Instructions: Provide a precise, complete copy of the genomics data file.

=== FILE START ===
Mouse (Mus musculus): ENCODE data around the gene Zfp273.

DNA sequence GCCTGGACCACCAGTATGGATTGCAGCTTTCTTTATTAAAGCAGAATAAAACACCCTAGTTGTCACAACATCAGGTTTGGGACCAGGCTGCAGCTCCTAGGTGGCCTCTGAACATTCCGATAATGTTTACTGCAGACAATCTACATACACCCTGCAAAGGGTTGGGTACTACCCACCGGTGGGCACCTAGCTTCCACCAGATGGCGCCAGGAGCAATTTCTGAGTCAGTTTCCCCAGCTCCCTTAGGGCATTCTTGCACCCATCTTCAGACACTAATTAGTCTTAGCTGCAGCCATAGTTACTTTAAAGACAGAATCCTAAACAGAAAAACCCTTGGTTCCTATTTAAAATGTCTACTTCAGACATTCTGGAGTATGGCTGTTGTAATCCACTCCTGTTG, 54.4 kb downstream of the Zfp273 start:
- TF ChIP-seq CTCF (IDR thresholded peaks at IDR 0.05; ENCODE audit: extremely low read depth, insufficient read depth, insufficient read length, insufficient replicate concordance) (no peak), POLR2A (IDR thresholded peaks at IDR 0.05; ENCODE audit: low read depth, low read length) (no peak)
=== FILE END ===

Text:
Mouse (Mus musculus): ENCODE data around the gene Zfp273.

DNA sequence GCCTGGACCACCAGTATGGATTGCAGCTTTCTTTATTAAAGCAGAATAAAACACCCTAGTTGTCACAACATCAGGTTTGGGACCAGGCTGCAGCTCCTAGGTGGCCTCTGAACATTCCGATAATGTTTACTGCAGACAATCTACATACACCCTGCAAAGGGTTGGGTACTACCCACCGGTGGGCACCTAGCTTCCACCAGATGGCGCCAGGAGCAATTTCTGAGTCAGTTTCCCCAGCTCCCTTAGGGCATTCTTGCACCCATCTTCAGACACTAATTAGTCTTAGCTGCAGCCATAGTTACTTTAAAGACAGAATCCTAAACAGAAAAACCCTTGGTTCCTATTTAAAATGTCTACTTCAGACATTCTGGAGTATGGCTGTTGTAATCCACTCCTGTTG, 54.4 kb downstream of the Zfp273 start:
- TF ChIP-seq CTCF (IDR thresholded peaks at IDR 0.05; ENCODE audit: extremely low read depth, insufficient read depth, insufficient read length, insufficient replicate concordance) (no peak), POLR2A (IDR thresholded peaks at IDR 0.05; ENCODE audit: low read depth, low read length) (no peak)